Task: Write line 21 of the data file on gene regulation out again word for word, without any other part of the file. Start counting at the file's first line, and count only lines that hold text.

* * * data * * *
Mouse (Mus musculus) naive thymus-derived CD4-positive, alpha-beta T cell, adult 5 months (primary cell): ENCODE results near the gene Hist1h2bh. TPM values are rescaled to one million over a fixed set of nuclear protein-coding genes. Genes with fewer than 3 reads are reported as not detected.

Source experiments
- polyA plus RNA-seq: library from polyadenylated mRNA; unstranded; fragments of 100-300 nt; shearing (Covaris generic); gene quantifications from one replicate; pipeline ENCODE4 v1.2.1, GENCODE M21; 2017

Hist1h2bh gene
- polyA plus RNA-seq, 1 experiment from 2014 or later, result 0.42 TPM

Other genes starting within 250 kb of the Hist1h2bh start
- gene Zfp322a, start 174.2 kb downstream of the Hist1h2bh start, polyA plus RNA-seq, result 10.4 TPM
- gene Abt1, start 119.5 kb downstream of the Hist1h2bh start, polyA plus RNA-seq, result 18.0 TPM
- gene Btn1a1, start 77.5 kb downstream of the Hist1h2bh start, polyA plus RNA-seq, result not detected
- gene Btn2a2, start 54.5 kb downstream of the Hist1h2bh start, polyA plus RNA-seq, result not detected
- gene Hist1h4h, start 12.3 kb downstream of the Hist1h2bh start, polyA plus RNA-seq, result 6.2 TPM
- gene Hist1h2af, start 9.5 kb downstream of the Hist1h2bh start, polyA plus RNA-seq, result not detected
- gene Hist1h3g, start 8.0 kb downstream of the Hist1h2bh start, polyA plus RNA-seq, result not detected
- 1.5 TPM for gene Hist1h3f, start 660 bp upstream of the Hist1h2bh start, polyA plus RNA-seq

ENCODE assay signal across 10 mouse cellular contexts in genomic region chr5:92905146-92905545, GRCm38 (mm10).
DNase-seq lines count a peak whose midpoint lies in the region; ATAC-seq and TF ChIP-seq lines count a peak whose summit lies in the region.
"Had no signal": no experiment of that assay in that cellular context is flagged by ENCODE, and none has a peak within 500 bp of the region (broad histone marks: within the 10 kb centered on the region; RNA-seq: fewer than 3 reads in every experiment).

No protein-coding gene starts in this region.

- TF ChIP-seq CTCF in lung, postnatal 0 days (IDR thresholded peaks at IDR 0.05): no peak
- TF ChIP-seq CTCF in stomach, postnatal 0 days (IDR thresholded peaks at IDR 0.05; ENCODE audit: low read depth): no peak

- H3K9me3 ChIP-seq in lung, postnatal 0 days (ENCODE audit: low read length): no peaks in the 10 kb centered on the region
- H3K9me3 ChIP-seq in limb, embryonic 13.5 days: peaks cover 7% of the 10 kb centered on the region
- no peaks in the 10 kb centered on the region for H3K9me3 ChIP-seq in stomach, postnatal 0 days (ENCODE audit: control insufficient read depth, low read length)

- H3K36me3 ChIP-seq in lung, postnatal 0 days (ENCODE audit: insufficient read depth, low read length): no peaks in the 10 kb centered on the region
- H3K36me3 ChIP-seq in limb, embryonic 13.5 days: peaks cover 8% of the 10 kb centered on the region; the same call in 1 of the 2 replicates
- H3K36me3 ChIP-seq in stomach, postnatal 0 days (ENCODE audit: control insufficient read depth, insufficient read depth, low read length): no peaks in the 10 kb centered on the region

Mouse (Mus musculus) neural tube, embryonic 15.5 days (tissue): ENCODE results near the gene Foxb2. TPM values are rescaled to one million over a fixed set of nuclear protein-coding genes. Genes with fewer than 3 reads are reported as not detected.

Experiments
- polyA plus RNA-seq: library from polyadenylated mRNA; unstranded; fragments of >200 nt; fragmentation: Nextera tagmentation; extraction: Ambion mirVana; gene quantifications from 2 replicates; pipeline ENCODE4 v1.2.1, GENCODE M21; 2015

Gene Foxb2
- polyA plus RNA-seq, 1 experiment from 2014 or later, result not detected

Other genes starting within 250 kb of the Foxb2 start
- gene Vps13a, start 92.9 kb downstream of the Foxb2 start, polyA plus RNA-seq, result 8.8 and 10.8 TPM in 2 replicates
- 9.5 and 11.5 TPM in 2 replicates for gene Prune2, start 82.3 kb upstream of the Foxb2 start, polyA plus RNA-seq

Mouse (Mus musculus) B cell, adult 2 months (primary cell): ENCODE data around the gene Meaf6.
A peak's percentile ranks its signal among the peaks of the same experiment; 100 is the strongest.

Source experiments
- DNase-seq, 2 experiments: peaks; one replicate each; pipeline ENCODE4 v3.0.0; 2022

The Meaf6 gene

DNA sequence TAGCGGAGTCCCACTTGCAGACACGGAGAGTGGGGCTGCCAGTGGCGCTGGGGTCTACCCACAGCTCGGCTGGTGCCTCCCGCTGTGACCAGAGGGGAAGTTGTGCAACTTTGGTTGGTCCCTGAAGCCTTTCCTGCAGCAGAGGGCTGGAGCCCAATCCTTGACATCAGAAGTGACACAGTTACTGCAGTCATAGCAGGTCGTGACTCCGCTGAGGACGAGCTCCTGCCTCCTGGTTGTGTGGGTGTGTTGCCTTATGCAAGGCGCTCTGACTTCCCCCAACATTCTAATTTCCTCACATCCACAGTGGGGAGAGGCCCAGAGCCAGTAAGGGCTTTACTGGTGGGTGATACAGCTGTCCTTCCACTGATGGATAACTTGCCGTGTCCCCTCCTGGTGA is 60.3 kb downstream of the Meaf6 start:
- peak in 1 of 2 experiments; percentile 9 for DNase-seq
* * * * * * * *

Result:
- H3K9me3 ChIP-seq in lung, postnatal 0 days (ENCODE audit: low read length): no peaks in the 10 kb centered on the region